College placement and the “illusion of validity”

The New York Times recently ran an excellent piece by Daniel Kahneman in the Sunday Magazine.

The piece deals with the “illusion of validity” – the human tendency to have confidence in judgments that have little or no statistical validity.

Kahneman uses confidence in mutual funds as a way to illustrate this tendency:

“Mutual funds are run by highly experienced and hard-working professionals who buy and sell stocks to achieve the best possible results for their clients. Nevertheless, the evidence from more than 50 years of research is conclusive: for a large majority of fund managers, the selection of stocks is more like rolling dice than like playing poker. At least two out of every three mutual funds underperform the overall market in any given year.”

I read this piece with some pretty serious implications for work to improve college completion.

Specifically, I think we can apply this phenomenon to college placement assessments.  These tests – which have been shown to have little or no predictive validity – are consistently used in high stakes ways in our nation’s community colleges.  Entering students are often unaware that these assessments even exist, which puts them at a defecit when they sit to take the test.  This wouldn’t be so damaging if colleges considered other measures of “college readiness” (e.g. high school GPA, high school test scores) when making their placement decision.  But in most cases they don’t.  They tend to make their decisions based on the test alone. As Susan Headden details in her recent article in Washington Monthly College Guide, this sends mixed signals to students.

“Most Americans think of the SAT as the ultimate high-stakes college admissions test, but the Accuplacer has more real claim to the title…When students apply to selective colleges, they’re evaluated based on high school transcripts, extracurricular pursuits, teacher recommendations, and other factors alongside their SAT scores. In open admissions colleges, placement tests typically trump everything else. If you bomb the SAT, the worst thing that can happen is you can’t go to the college of your choice. If you bomb the Accuplacer, you effectively can’t go to college at all.”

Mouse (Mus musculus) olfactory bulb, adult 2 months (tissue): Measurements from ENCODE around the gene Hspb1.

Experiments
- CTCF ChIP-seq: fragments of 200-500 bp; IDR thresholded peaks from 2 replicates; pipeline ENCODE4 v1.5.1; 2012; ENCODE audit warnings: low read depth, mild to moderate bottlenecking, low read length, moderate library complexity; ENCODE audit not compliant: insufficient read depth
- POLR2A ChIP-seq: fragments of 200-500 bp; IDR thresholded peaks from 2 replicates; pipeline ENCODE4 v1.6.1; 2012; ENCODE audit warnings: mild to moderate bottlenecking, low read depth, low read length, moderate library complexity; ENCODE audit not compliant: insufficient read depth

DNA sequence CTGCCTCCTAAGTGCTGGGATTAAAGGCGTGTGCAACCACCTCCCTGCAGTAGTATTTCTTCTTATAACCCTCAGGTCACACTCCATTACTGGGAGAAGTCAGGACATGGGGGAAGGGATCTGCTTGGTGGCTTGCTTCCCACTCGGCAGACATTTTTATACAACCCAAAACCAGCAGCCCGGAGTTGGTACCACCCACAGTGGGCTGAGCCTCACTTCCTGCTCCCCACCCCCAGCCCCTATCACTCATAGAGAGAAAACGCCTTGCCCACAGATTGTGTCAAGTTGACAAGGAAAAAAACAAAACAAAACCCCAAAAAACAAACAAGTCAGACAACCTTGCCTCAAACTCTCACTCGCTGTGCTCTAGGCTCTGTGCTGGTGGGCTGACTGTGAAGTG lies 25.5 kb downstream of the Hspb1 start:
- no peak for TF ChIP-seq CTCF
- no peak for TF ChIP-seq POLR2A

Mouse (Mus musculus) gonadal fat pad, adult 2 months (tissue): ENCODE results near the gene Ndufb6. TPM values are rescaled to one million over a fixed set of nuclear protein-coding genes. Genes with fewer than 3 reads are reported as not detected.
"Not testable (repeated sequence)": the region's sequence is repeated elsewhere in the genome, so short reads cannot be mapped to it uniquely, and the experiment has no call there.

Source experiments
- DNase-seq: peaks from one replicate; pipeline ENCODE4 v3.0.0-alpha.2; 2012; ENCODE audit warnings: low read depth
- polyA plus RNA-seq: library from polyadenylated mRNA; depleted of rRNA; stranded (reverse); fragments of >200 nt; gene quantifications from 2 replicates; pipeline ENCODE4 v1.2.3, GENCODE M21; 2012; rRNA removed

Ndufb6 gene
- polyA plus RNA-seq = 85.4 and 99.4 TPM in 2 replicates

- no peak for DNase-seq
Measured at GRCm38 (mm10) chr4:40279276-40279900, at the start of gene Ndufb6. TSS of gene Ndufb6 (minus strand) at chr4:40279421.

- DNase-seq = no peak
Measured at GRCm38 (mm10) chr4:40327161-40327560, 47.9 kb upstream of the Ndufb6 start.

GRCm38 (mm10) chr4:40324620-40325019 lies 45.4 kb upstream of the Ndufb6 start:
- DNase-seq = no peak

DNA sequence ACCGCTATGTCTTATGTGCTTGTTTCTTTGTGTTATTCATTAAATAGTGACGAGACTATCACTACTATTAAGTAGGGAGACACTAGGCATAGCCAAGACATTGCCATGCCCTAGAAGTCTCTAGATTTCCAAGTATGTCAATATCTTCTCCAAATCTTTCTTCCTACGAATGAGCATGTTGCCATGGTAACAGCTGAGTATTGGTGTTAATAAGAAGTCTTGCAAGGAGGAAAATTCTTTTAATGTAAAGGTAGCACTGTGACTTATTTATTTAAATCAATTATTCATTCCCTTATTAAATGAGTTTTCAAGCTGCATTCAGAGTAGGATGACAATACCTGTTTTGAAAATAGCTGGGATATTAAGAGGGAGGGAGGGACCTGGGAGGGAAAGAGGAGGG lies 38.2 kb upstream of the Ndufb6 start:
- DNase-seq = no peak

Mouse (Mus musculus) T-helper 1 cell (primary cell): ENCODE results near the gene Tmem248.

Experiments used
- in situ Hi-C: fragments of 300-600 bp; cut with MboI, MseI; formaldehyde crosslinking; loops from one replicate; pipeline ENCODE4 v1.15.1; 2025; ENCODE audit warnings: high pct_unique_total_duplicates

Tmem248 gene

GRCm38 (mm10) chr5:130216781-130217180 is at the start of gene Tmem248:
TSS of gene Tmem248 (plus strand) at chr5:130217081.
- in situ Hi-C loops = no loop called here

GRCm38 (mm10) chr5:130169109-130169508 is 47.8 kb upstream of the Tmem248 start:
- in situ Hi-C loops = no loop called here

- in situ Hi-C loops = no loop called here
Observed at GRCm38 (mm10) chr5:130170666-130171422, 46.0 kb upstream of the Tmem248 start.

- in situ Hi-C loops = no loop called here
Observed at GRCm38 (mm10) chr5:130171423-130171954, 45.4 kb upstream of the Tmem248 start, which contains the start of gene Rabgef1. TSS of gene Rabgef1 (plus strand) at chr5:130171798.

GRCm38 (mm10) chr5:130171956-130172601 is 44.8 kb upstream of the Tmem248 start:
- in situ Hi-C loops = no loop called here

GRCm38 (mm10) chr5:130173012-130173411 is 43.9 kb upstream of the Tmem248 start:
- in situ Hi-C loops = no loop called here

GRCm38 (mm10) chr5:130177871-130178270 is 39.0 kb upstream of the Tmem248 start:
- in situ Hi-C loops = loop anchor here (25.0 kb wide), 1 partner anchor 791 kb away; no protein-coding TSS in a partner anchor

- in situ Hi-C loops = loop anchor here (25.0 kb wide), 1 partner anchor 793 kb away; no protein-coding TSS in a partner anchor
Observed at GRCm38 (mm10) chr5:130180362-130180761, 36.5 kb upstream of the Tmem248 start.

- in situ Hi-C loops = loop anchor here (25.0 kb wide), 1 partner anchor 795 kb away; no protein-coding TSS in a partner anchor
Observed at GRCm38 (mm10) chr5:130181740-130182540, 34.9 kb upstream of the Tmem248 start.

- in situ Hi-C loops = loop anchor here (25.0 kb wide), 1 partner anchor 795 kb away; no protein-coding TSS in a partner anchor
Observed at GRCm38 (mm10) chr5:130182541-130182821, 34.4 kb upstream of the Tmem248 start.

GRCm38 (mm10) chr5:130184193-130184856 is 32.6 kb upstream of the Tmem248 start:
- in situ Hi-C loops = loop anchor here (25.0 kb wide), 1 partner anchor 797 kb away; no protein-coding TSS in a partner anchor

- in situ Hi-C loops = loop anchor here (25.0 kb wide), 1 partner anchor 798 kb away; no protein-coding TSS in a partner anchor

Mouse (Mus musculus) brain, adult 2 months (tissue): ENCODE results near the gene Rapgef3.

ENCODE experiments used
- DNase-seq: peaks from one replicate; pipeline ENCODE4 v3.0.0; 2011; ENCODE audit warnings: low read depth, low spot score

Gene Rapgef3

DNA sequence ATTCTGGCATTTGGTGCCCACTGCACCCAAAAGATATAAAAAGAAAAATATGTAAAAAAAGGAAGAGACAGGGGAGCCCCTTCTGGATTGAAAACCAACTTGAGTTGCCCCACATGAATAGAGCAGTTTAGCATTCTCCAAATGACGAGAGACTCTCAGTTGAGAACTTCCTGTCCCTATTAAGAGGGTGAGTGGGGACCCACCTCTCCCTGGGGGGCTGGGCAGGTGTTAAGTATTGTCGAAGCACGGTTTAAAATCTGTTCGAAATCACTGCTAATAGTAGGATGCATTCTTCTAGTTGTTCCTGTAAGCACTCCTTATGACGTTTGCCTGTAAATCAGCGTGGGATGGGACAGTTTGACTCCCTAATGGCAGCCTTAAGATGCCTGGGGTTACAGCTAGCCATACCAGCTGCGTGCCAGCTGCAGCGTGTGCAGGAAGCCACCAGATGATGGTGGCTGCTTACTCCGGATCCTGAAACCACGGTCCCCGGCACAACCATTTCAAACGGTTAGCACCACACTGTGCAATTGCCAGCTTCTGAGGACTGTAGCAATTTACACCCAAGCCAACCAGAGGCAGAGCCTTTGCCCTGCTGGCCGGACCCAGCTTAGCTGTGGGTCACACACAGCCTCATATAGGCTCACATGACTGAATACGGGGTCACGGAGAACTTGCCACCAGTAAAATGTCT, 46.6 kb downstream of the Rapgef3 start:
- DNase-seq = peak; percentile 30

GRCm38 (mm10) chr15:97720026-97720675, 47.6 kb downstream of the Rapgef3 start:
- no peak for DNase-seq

We know that when students enter into developmental education their odds of making it out are incredilbly low (see for example here and here) so if we want to improve completion rates, our goal should be to place as few students as possible into these courses.  It would follow, then, college placement tests with low predictive validity ought not be used in such a high stakes fashion.

So why does this behavior persist?

There are at least two clear culprits.  The first is the instruments themselves.  In measuring academic ability alone, these tests fail to account for the non-academic factors (i.e. tenacity, grit) that research suggests share a relationship with student success (see David Yeager’s summary of “productive persistence” here).  The second is the cost associated with getting more data.  Forthcoming reseach by Judith Scott-Clayton has demonstrated through that using a test score and high school GPA in the placement process is more useful than a test score alone.  But it costs money to collect these data and this resource constraint makes it rare for communtiy colleges to collect things like high school transcripts.

While we could think of ways to solve these problems (better assessment instruments, use of more data in the college placement process decision), I think Kahneman’s piece suggests a more fundamental flaw in how we think about “readiness” in the first place.  Until we can confront the “illusion of validity” that exists in any assessment process, we’re not likely to uncover lessons that can lead to breakthrough solutions.


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